Iran Plans 1,000 Public Trials in Tehran Over Recent Unrest
This is Iran’s first major legal action since the protests first erupted over the September 16 death of 22-year-old Mahsa Amini
Iranian authorities announced on Monday they will hold public trials for 1,000 people in the capital, Tehran, over the protests that have convulsed the country. The mass indictments mark the government’s first major legal action aimed at quashing dissent since unrest erupted over six weeks ago.
Iran’s state-run IRNA news agency quoted judicial officials as saying that a thousand people who had a central role in the protests would be brought to trial in Tehran alone over their “subversive actions,” including assaulting security guards, setting fire to public property and other accusations.
The nationwide protests first erupted over the September 16 death of 22-year-old Mahsa Amini in the custody of the country’s morality police. She was detained for allegedly violating Iran’s strict dress code for women. Although the protests first focused on Iran’s mandatory headscarf, or hijab, they have since transformed into one of the greatest challenges to the ruling clerics since the chaotic years following the 1979 Islamic Revolution.
“Those who intend to confront and subvert the regime are dependent on foreigners and will be punished according to legal standards,” said Iran’s judiciary chief, Gholam-Hossein Mohseni Ejei, indicating that some protesters would be charged with collaborating with foreign governments.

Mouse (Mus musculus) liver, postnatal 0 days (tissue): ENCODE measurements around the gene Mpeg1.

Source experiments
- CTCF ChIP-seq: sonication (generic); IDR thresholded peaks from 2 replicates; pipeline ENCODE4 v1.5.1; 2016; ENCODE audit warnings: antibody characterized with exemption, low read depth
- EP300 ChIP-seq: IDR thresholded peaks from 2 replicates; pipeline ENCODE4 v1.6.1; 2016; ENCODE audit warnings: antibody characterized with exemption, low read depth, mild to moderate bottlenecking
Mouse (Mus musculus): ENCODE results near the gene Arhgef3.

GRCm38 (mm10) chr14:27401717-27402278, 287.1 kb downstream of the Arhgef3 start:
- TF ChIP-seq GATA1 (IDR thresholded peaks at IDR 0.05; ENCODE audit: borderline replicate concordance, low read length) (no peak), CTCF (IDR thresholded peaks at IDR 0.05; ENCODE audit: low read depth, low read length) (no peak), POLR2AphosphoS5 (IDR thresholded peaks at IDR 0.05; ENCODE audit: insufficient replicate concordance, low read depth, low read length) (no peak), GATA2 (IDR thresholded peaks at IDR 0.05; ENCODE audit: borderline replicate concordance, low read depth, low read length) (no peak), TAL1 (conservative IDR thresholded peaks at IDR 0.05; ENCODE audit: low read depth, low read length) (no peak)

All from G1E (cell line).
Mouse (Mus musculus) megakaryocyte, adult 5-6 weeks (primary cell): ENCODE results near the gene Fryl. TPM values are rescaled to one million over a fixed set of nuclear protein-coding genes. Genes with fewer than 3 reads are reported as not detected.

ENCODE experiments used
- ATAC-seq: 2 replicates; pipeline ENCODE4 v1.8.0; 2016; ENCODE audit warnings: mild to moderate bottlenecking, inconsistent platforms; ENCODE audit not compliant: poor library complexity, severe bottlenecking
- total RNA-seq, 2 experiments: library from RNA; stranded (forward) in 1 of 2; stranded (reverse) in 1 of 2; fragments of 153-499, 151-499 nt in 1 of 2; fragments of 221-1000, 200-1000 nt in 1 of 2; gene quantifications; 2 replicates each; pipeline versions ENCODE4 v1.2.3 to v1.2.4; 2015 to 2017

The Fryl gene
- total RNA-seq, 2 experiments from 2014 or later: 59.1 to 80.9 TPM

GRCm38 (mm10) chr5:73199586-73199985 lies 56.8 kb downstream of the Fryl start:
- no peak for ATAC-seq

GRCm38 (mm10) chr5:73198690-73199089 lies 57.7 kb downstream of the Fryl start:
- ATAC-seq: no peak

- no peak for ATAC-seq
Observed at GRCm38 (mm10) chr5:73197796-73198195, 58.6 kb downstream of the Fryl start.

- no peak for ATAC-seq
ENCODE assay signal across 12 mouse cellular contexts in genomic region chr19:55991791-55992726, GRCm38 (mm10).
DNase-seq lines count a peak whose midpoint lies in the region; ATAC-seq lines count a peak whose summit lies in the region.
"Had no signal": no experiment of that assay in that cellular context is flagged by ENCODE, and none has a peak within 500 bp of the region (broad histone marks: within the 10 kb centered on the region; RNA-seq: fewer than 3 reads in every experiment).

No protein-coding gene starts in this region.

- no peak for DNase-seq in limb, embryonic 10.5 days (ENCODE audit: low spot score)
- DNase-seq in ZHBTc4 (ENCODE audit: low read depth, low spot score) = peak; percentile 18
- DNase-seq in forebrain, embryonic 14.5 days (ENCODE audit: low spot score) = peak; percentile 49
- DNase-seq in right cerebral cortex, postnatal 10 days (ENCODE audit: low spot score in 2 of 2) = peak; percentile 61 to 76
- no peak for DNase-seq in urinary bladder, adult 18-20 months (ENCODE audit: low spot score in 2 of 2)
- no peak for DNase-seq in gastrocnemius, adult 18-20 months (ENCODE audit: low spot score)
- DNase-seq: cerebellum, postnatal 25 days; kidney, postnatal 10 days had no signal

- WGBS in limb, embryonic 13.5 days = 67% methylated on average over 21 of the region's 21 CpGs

Tehran’s officials have repeated unsupported claims that Iran’s foreign enemies have fomented the unrest. “Without a doubt, our judges will deal with the cases of the recent riots with accuracy and speed,” he said.
Security forces have dispersed gatherings with live ammunition and tear gas over the weeks of sustained protests. At least 270 people have been killed and 14,000 arrested, according to the group Human Rights Activists in Iran. Demonstrations have continued — even as the feared paramilitary Revolutionary Guard has warned young Iranians to stop.
Ejei claimed that prosecutors sought to differentiate between angry Iranians who merely sought to vent their grievances on the streets and those who wanted to take down the theocracy.
“Even among the agitators, it should be clarified who had the attention of confronting the system and overthrowing it,” he said.
Judicial authorities have announced charges against hundreds of people in other Iranian provinces. Some have been accused of “corruption on earth” and “war against God,” offenses that carry the death penalty.